England’s fynbos contributor might well be hedgerows. The wine shows sweet red and blackberry hedgerow fruit, spiced sloe berry and wild herbs. Signature Pinot silk tannin and a little savoury tug on the finish. 

If you wanted to explore English Chardonnay and Pinot Noir, these 2020s from Blackbook are an excellent place to start. 


Now this is a fascinating wine. Mainly grown in Britain, Seyval Blanc is a hybrid varietal. As it contains some non-vinifera genes it is outlawed for cultivation in Europe. It ripens early and is well adapted for cooler climates. As Sergio notes from his time in New York, Seyval Blanc was treated like a poor mans Chardonnay, as it takes well to maturation in oak vessels. 

The varietal occupies around 6% of the English vineyard and was considered a white varietal of real potential for still English wine production. That said, Blackbook use it to produce a ‘col fondo’ style sparkling wine.

Col Fondo translates from Italian to ‘with the bottom’ and here refers to the lees sediment remaining in the bottle. In traditional method sparkling wine the lees is removed when the wine is disgorged, after the deposit has been riddled – the process seeing the gradual turning of the bottle neck down so that the lees loosens and gathers in the bottle neck for removal at disgorge.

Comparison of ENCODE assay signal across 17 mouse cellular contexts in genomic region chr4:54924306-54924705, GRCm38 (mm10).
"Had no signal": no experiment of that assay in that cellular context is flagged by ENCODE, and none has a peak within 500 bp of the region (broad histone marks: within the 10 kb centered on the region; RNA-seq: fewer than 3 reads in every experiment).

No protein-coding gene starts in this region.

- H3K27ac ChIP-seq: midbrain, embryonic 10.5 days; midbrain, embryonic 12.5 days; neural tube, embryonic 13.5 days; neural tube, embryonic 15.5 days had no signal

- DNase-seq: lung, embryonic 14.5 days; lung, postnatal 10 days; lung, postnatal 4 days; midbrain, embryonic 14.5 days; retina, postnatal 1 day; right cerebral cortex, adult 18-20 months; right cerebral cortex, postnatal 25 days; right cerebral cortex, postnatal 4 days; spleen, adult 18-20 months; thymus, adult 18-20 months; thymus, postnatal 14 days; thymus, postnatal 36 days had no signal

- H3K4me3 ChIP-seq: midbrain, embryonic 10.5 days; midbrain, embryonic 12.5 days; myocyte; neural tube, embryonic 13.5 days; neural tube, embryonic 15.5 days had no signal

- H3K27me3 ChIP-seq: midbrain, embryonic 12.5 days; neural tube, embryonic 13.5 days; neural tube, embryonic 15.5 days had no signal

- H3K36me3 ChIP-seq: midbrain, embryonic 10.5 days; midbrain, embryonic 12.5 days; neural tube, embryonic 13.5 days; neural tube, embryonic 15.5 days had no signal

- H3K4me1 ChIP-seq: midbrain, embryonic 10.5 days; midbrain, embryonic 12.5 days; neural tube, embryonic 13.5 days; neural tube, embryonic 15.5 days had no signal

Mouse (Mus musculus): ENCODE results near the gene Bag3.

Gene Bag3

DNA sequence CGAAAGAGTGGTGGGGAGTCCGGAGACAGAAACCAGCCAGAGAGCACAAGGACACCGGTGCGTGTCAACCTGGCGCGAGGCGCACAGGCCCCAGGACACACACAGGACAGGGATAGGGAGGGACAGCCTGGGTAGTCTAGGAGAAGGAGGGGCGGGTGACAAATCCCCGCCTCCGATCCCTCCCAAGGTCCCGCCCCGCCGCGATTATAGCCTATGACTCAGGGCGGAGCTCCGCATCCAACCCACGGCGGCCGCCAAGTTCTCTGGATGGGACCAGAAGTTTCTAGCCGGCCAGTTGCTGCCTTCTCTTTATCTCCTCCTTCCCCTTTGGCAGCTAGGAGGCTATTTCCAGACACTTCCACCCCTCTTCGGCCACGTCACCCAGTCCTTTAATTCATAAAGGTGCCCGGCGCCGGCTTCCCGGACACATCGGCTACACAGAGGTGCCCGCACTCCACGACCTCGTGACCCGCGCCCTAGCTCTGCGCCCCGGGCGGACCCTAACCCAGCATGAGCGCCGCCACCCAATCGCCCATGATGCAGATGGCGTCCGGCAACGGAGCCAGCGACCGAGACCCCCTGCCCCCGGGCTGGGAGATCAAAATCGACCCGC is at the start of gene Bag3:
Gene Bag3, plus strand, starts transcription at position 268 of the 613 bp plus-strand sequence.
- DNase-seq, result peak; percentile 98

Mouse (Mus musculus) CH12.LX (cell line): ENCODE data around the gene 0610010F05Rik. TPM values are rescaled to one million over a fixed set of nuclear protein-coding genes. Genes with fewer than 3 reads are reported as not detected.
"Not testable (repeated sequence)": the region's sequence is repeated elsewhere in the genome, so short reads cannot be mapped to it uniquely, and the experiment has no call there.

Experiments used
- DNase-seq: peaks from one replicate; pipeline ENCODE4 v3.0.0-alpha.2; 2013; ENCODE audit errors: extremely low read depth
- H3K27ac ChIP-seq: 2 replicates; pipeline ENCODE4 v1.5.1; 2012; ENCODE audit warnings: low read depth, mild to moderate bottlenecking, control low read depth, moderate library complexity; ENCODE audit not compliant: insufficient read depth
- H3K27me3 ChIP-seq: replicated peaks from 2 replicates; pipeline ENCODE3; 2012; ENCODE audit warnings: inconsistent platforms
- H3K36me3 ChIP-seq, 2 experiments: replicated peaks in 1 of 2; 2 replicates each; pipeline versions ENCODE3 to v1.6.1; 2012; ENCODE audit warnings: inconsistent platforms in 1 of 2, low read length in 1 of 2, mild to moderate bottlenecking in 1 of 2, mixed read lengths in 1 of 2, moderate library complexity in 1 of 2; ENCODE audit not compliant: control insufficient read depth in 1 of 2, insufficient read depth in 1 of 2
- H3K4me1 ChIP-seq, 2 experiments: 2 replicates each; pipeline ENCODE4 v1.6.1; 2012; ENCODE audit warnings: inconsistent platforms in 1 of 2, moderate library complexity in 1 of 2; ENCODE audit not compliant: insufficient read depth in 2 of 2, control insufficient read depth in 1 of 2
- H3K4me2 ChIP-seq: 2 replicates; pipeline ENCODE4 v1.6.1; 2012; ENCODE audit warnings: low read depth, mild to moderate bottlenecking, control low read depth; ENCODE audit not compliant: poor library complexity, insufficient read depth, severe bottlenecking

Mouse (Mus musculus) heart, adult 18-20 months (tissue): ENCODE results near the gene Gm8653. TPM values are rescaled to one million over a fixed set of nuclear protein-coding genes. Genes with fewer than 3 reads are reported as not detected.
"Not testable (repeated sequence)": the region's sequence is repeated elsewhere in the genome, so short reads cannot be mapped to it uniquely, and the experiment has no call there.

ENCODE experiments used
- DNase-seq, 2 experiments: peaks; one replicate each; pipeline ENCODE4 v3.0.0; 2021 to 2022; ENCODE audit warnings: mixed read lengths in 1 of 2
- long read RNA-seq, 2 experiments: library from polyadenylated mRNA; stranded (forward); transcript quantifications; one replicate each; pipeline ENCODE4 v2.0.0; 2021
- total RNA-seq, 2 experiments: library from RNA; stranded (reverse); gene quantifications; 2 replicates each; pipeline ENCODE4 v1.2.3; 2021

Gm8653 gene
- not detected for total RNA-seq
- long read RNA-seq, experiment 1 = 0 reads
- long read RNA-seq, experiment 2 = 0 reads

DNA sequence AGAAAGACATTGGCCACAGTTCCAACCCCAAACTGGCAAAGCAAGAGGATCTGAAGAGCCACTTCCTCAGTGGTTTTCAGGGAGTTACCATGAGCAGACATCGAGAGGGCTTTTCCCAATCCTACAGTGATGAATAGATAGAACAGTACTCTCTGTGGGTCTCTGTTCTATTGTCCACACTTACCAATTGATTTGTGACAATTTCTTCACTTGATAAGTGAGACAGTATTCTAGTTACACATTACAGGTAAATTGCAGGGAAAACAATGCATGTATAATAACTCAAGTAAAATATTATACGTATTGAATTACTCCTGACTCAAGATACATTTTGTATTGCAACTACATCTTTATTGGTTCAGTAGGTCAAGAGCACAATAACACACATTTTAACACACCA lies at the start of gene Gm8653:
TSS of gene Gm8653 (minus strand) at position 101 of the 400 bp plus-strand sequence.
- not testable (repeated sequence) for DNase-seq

The result is a sparkling wine cloudy in appearance, with a fine mousse and underlined by a sappy, slightly sour quality to the fruit. The wine underwent 50% fermentation in barrel, spends 6 months on the lees prior to bottling and secondary fermentation. Bottled under crown cap with zero dosage and no added sulphites.

“Such fun! Lively, bright. Tropical fruit with a cut-glass English accent, as crazy as finding a tangle of passion-fruit vine through an elderflower and hawthorn hedgerow. Soft, full-mouth mousse. A wine that makes you laugh out loud! Just a little zany, a little funky, a little cloudy – but more serious than it looks. Quite some staying power – it opened up, developed more and more length, chalkiness, texture. Perfect wine to have with cicchetti while you watch the world go by. Do not drink too cold!” 16.5/20, Tamlyn Currin,